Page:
PEN America has released “a cumulative data summary” of the nearly 6,000 book bans in public schools that the organization has documented since July 2021, identifying two especially noteworthy phenomena: “copycat bans” and a so-called “Scarlet Letter” effect.

In the report, titled “Spineless Shelves: Two Years of Book Banning,” PEN officials note that many of the books banned in one district are frequently banned in others, often in other states—a trend PEN ties to organized political groups compiling and sharing lists of titles to target. The report cites the work of Sarah J. Maas, the bestselling author known for the Throne of Glass, A Court of Thorns and Roses, and Crescent City fantasy series. In the 2021-2022 school year, Maas’s books were banned 18 times across 10 districts. The following year, that number surged to 158 bans across 36 districts—a 778% increase.

The report also describes a “Scarlet Letter” effect, with authors finding many of their works banned after one of their works is targeted by book banners. The report again points to Maas, noting that in the 2021-2022 school year, eight of her titles were banned, which doubled to 16 titles the following year.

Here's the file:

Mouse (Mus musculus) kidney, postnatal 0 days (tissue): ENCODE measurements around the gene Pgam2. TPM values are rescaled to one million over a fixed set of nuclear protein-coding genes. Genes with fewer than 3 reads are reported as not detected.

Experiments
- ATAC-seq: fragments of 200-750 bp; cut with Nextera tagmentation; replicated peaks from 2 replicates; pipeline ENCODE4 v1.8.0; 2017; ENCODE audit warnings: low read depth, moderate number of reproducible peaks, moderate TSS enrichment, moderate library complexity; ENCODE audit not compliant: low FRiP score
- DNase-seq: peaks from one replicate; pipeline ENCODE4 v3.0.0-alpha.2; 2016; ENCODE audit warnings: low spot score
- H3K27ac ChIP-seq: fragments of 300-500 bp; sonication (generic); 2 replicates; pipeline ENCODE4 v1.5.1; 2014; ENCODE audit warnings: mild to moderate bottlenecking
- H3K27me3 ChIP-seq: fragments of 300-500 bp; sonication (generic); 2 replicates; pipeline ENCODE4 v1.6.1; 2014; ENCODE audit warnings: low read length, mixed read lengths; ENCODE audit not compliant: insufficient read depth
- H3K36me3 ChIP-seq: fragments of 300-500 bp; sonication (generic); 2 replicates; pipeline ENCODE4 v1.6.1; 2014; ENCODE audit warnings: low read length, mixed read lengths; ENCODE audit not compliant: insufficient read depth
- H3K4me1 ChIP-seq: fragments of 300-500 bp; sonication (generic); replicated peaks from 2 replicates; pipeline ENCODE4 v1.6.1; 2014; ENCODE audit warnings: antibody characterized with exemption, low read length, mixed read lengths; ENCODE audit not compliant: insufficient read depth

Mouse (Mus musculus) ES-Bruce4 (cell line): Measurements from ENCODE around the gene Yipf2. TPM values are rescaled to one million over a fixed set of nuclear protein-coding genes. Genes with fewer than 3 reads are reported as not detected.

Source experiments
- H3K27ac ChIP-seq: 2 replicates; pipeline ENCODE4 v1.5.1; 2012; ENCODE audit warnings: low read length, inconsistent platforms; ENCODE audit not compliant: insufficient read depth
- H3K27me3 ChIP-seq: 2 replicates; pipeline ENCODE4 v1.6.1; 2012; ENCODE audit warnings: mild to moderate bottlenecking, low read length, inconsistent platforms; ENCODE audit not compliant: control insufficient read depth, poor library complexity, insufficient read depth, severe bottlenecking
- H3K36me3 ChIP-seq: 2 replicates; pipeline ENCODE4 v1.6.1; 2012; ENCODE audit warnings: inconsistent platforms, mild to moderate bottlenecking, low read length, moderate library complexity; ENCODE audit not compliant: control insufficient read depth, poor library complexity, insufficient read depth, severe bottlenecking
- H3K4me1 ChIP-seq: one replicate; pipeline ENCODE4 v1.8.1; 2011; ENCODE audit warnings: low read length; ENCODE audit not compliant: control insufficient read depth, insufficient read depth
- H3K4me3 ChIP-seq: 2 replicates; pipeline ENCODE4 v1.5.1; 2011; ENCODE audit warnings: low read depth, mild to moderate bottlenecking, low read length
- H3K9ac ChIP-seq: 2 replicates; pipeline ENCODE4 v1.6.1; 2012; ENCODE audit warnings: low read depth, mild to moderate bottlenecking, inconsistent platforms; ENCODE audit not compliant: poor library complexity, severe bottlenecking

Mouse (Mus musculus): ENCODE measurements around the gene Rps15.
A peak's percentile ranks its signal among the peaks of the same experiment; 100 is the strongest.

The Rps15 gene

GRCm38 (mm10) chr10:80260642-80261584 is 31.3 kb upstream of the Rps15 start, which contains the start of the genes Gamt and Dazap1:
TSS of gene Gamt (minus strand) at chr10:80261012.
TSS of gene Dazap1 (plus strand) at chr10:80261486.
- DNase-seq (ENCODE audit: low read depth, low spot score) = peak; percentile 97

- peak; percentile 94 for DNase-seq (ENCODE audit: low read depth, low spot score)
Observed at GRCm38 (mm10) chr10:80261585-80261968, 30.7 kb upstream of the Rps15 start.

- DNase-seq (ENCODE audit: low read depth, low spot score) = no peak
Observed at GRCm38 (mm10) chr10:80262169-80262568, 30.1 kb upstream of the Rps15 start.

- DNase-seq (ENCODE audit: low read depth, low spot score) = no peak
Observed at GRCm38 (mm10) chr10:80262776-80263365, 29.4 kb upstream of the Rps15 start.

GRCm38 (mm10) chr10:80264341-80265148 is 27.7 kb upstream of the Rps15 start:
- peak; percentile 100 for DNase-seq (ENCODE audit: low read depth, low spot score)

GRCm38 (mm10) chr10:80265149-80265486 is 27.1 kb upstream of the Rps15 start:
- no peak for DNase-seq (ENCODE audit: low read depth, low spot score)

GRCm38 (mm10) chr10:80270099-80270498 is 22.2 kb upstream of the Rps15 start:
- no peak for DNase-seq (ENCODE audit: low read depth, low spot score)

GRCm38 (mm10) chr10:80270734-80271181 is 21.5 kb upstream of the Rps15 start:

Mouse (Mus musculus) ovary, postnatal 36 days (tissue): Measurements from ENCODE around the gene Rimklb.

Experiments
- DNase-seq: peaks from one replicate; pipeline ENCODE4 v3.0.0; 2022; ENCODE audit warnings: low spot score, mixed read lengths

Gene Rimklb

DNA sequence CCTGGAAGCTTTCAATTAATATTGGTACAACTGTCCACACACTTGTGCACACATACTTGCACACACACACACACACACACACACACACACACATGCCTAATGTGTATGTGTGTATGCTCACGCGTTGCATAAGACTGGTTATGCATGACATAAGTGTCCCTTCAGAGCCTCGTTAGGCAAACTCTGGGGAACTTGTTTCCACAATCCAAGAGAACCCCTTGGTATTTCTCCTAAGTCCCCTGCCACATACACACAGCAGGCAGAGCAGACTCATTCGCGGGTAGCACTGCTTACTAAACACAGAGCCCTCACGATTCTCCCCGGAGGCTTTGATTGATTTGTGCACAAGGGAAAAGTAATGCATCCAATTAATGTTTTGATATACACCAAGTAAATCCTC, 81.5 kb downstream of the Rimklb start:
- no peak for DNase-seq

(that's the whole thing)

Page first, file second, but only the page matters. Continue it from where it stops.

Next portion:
“Book banners have effectively marked a group of authors with a ‘scarlet letter,’ which has intensified the pace and scope of book banning in schools,” said Kasey Meehan, Freedom to Read program director at PEN America. “We have long raised alarm over book bans undermining the freedom to read for students and families, but we are similarly concerned about the effects on authors, and the freedom to write.”

Among the report's other key takeaways: There has been “a sustained focus on banning books written for young adults,” especially when those books are about “difficult topics,” such as violence and racism, or include “historically marginalized identities,” mainly those of people of color and LGBTQ+ individuals; Florida and Texas have continued to lead the country in number of bans, but the crisis has spread to 41 states; and the book banning efforts over the last two years “have been more comprehensive and potentially more permanent.”

PEN America defines a school book ban as “any action taken against a book based on its content and as a result of parent or community challenges, administrative decisions, or in response to direct or threatened action by lawmakers or other governmental officials, that leads to a previously accessible book being either completely removed from availability to students, or where access to a book is restricted or diminished.”

Overall, the report, which pulls together data from PEN America’s July 2021 to June 2023 School Book Ban Indexes, notes that 247 school districts across 41 states have faced book bans over the last two years, affecting “millions” of students. In all, PEN America has tracked 5,894 instances of book bans.